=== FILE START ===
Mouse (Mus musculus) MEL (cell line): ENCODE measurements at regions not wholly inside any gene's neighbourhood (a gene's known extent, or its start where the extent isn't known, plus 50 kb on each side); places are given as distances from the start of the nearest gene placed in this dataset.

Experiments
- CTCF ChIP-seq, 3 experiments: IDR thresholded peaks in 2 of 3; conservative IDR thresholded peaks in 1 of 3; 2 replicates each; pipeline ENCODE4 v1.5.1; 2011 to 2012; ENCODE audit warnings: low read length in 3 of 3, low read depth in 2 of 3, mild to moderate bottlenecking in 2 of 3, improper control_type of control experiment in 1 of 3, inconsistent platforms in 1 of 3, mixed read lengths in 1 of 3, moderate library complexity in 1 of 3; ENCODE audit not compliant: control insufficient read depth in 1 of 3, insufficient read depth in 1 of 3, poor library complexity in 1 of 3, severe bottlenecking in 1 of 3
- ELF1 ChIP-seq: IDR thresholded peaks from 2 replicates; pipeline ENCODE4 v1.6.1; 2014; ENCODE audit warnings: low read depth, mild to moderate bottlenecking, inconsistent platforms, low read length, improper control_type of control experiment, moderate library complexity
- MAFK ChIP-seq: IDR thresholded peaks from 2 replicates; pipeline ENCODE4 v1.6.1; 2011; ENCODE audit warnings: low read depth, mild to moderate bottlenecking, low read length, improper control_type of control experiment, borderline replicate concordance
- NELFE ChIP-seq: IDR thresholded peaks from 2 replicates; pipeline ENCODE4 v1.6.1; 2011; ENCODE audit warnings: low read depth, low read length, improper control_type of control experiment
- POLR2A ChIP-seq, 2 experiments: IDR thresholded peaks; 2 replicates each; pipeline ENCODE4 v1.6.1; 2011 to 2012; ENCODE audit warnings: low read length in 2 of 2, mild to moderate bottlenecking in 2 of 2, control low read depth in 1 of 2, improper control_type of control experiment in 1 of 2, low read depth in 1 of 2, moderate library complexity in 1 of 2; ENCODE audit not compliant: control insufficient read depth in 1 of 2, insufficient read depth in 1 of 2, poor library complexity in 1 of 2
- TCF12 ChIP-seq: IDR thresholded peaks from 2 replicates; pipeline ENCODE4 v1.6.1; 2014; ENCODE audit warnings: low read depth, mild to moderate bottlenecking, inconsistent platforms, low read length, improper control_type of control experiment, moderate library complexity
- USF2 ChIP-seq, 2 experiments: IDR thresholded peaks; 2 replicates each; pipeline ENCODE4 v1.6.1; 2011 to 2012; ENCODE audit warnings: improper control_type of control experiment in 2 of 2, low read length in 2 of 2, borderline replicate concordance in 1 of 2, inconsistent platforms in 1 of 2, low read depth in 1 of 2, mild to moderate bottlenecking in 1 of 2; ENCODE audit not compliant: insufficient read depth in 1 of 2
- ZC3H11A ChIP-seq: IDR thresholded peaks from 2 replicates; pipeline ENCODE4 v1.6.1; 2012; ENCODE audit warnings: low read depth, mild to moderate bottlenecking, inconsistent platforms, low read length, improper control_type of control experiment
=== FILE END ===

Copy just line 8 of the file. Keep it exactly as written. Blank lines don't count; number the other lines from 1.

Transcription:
- TCF12 ChIP-seq: IDR thresholded peaks from 2 replicates; pipeline ENCODE4 v1.6.1; 2014; ENCODE audit warnings: low read depth, mild to moderate bottlenecking, inconsistent platforms, low read length, improper control_type of control experiment, moderate library complexity